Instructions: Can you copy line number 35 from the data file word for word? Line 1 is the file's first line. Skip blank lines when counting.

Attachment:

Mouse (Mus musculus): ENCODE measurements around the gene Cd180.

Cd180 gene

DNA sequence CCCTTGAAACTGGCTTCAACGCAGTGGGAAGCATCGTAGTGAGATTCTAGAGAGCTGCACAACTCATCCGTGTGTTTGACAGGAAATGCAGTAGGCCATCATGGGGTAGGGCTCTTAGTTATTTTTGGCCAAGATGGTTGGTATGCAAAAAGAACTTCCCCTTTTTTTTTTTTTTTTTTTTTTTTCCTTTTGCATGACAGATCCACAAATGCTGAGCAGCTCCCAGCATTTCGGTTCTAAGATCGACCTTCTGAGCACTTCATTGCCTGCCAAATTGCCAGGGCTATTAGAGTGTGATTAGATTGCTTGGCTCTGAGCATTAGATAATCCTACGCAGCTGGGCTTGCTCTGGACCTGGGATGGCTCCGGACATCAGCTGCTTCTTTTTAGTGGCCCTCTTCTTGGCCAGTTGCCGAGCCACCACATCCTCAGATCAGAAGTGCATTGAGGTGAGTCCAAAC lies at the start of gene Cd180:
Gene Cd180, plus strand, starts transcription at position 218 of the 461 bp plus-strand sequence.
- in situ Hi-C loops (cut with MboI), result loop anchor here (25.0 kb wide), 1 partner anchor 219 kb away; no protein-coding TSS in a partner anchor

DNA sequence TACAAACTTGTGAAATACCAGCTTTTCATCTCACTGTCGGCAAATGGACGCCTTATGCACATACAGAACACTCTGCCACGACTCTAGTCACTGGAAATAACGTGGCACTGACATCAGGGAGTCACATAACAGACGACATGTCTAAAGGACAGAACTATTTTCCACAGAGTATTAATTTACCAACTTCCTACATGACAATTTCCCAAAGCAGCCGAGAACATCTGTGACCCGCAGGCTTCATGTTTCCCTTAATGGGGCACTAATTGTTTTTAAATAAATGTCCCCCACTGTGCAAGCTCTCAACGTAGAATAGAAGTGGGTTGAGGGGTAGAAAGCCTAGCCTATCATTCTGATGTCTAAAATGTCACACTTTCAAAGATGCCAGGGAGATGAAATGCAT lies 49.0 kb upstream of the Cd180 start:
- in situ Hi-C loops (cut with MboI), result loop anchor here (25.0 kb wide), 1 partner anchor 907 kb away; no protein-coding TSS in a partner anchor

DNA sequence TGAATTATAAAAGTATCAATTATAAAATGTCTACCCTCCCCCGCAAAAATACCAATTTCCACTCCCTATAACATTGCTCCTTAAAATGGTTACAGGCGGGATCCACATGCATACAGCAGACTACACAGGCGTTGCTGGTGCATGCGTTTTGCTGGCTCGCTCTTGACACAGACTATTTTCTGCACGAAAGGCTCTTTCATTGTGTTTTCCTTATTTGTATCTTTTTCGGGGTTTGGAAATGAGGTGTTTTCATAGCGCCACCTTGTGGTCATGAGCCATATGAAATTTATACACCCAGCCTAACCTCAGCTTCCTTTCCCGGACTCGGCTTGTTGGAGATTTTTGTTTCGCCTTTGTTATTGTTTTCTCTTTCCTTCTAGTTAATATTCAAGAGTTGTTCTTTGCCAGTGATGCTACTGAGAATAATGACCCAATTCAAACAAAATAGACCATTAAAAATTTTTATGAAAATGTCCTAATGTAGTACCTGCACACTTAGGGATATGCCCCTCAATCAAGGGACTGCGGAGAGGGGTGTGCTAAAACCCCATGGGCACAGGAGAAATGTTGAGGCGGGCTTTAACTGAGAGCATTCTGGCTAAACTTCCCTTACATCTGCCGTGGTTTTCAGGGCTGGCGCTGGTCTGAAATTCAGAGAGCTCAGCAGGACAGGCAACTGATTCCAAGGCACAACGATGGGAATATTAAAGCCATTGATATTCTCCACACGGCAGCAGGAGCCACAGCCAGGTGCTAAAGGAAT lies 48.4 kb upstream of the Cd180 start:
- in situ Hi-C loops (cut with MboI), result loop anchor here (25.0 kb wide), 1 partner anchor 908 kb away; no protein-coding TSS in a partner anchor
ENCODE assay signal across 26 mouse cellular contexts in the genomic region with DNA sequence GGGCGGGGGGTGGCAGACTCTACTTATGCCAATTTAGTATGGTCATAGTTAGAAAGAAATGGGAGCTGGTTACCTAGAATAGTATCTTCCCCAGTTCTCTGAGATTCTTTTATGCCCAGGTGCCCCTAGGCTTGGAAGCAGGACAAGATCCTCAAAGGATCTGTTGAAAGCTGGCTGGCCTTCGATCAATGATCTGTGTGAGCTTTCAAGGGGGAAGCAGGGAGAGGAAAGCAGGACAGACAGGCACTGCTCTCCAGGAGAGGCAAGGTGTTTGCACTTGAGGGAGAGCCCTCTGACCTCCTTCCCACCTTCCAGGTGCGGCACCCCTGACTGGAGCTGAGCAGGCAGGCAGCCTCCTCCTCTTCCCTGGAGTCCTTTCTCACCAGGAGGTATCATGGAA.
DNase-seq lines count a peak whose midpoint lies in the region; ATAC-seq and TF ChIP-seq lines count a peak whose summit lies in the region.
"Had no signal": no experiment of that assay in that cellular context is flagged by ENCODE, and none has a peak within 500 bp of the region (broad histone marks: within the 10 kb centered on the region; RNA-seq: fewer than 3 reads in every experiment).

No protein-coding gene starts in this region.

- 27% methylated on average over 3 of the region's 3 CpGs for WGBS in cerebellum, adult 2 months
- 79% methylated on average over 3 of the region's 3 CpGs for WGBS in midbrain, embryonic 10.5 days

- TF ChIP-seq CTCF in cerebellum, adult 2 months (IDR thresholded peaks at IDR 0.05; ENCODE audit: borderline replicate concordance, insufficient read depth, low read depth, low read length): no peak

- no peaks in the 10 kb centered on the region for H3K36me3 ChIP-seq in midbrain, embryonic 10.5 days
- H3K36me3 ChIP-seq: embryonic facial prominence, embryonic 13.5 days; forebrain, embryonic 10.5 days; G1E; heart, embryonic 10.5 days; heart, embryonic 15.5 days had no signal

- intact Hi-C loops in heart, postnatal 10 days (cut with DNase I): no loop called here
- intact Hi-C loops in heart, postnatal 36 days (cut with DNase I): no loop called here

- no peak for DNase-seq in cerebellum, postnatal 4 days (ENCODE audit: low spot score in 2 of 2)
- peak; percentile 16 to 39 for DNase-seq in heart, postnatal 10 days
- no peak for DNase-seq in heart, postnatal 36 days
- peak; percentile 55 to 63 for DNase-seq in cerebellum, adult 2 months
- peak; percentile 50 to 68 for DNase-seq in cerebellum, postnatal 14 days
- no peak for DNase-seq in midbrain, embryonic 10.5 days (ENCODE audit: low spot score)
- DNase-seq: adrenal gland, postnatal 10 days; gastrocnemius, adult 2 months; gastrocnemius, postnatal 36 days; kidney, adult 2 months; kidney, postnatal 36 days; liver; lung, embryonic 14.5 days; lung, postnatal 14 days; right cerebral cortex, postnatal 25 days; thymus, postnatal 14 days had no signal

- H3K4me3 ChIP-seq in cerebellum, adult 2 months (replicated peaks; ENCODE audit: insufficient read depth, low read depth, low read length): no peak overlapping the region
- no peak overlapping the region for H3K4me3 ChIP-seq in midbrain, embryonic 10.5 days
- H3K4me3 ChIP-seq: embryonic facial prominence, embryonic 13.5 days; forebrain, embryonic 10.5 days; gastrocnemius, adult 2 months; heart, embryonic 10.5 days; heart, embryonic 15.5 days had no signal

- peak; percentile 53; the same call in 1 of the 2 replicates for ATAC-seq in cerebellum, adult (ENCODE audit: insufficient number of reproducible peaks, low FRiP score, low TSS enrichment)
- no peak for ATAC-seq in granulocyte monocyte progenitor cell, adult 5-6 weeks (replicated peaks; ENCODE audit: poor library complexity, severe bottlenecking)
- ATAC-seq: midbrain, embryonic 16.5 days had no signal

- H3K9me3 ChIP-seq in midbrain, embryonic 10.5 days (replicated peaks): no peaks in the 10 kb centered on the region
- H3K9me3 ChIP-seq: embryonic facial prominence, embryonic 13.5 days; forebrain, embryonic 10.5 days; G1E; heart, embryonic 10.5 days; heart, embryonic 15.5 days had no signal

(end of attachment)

- H3K9me3 ChIP-seq: embryonic facial prominence, embryonic 13.5 days; forebrain, embryonic 10.5 days; G1E; heart, embryonic 10.5 days; heart, embryonic 15.5 days had no signal